I glared at him. Why couldn't he be like the others? If I told any of them, 'I'm going, you stay back,' they would have grumbled but they wouldn't have been this kind of a pain in my ass.

Warren grinned as though he could sense the gist of my thoughts and I glared at him. After a moment I smiled and shook my head. I had to give him points for perseverance.

"Okay, tell me why I must take you," I said. "But then I'm leaving, alone, and I don't want to hear anything else from you about it."

"I'm the only person who has come back from being bit by a vampire and buried almost till sunrise," Warren said. "Everyone else under for that amount of time was dug out of the ground insane or went that way in less than a year, usually taking a bunch of innocent bystanders with them."

I nodded, shifting uncomfortably. "Yes, you were dug up almost five years ago. A record. Warren, I have no idea where you're going with this but I don't have time to listen.

Warren looked at me for a heart beat and, slowly, took a step closer. I wanted to step back, I really wanted to step back, but I didn't. That would have meant giving in to fear. It would also have told Warren that he freaked the living shit out of me.

Slowly he moved his right hand forward, toward me.

"You've always wondered what I can do, what powers I took back from the grave with me."

It was true. I had wondered. But I'd also wondered what it felt like to burn in hell for eternity. Doesn't mean I wanted to experience it.

His hand crept closer. He was giving me ample time to step back or knock his hand away, but the truth was I was curious, I wanted to know.

"Okay, show me," I said. "But make it fast, we're burning daylight."

#  #  #

As soon as Warren's fingers brushed the surface of my forehead it was as though thoughts, like oily electric fingers, reached out, seeking to grip my mind, seeking to shred and rend and rip and tear. I gasped.

The thoughts felt alien, like slippery probes communicating with me in a language I almost understood. If only I focused on them and concentrated I could...

"Don't!" Warren said in a choked whisper; he drew his hand back from my shoulder with a speed that suggested he'd been burnt. "Don't listen too hard, that could set up a connection between you and the vampire. Telepathy is a two way street."

Vampire?! I looked at Warren, horrified. My next thought made me unsteady and I had to lean against my jeep or risk falling. "All these years they've been able to read your thoughts?"

"No!" Warren shook his head emphatically. This was the most animated I'd seen him. "I can keep the vampire from reading my mind but his thoughts are always with me. He's trying to find me. He wants to take me over, control me."

I'd had no idea. "This vampire, the one who would have been your sire, did he feel me in your thoughts?"

Warren shook his head. "You are invisible to him since you sensed him through me; it's like listening to a wiretap. You can hear the conversation but you can't join in."

I nodded. This was bizarre and intensely disturbing. "This ... this is what you feel every day?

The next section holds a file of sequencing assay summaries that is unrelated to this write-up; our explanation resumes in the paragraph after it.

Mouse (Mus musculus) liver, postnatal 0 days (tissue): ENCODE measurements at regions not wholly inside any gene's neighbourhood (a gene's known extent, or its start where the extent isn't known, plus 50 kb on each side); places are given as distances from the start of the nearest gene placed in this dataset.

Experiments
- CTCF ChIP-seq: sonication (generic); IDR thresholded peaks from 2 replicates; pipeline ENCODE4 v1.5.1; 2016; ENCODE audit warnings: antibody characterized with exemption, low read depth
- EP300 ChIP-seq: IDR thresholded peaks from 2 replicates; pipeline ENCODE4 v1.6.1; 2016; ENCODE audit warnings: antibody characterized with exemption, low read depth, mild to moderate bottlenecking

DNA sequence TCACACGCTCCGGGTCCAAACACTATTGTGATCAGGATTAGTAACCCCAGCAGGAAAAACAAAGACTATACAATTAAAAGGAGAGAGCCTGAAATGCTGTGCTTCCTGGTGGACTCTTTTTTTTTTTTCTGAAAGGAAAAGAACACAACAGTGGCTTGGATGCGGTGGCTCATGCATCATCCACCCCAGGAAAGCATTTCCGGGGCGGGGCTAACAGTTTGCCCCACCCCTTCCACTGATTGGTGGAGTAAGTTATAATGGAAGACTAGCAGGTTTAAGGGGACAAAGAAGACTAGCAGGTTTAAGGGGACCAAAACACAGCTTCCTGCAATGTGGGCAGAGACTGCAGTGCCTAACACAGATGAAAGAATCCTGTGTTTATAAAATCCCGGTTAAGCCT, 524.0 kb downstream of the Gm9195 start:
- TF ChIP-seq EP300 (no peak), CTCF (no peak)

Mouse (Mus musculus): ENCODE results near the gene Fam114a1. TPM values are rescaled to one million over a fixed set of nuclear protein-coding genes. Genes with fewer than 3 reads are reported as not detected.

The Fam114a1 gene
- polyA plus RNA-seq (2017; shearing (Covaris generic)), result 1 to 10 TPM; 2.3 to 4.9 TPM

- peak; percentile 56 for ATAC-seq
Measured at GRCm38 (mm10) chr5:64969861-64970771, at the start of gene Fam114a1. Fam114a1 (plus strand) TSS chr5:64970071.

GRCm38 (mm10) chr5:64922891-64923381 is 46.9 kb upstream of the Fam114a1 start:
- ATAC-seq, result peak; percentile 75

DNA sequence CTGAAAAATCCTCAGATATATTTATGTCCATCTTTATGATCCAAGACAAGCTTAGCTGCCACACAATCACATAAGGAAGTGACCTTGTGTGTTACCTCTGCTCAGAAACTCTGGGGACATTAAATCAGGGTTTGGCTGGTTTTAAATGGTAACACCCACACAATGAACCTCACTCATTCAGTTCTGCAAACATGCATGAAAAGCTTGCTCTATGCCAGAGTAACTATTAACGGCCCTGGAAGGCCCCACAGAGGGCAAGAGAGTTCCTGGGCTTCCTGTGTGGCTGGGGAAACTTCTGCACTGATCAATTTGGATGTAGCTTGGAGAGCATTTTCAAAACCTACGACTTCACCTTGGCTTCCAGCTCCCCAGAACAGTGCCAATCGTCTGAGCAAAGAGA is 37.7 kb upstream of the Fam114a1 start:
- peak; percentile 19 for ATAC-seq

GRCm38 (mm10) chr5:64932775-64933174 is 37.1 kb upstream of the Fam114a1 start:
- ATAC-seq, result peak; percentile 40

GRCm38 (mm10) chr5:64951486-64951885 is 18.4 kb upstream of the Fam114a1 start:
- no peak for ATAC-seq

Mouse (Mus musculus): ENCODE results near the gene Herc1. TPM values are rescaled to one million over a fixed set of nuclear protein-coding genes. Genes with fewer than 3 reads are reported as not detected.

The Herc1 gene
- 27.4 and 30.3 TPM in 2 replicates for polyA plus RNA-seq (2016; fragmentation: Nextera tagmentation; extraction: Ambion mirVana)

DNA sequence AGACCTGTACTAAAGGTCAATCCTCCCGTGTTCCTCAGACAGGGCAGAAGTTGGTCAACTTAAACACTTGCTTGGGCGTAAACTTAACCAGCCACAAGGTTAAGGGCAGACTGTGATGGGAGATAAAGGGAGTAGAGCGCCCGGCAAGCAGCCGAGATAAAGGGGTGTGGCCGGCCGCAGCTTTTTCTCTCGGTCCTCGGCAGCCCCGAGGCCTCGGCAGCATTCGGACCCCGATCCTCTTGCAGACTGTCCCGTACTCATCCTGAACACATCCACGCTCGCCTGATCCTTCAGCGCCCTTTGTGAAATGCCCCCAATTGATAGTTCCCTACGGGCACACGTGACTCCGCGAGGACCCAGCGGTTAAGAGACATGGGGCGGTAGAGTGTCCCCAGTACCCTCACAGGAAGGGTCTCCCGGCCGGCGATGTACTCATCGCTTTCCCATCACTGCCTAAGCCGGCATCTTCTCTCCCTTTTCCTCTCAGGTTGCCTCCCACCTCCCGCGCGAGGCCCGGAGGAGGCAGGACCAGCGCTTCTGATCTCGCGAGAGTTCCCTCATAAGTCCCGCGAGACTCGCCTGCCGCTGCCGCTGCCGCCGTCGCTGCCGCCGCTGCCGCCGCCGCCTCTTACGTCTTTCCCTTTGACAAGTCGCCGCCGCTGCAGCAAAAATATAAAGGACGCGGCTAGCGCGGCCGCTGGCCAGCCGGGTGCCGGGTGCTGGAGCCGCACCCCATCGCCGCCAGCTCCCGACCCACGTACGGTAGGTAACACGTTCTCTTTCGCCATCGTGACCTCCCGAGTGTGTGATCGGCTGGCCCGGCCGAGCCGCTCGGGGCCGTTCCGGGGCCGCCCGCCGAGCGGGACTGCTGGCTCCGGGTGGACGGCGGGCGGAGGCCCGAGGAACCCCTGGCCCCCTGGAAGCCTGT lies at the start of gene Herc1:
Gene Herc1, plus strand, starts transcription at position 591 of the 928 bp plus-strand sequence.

"Yes. Every day I feel his mind. It searches for me, trying to find a chink in my mental defences. He wants in, he wants to control me."

"How do you stand it? Feeling his thoughts, it was ... obscene."

"Now you know why so many of the almost-turned, the so-called 'half turned,' go insane. I suppose they felt it was preferable."

"And you're worried that one day the vampire will break through and you'll go insane too?" It wasn't exactly a question.

Warren looked at me for a moment and then, slowly, took his dark glasses off. I swallowed and tried not to look away. His eyes were black on grey: a black iris squatting inside an expanse of grey. I shivered.

"The vampire wants to control my thoughts. He wants me to let him in. If I do, he will take me over and control me like a puppet. Your dad thought I could fight him off forever..." Tears formed in Warren's eyes and his voice was close to breaking. He looked away from me and blinked rapidly a few times. "I can't. I don't know how much longer..."

That's when I realized. "You want to die," I whispered.

Warren looked down and didn't say anything. I felt helpless. He was trapped in a hell vampires had created for him. He'd been keeping it together for my dad and, now, for me. The vampire's sadism combined with his courage ... I got angry. All my feelings coalesced into a white-hot point of fury. My feelings about the biters killing my mom and then my dad, anger at them threatening Rod's life, anger at what they were doing to Warren.

When I'm angry I don't think much. I guess the body is wired that way; adrenalin was pumping through my veins and when that happens you react, you do things, things that perhaps your higher brain would disapprove of.

I grabbed Warren's hand in both of mine and held it in front of me. "Warren, look at me," I said, my voice a whisper. I was going to do something I'd never done before, something my father had told me never to try, never under any circumstances.
Here's the link to download the story: The Invasion of Dryreach.

If you would consider leaving a review--whether good, bad or indifferent--that would be fabulous!


Photo credit: "Premade BG 96" by Brenda Clarke used under Creative Commons Attribution Licence 2.0.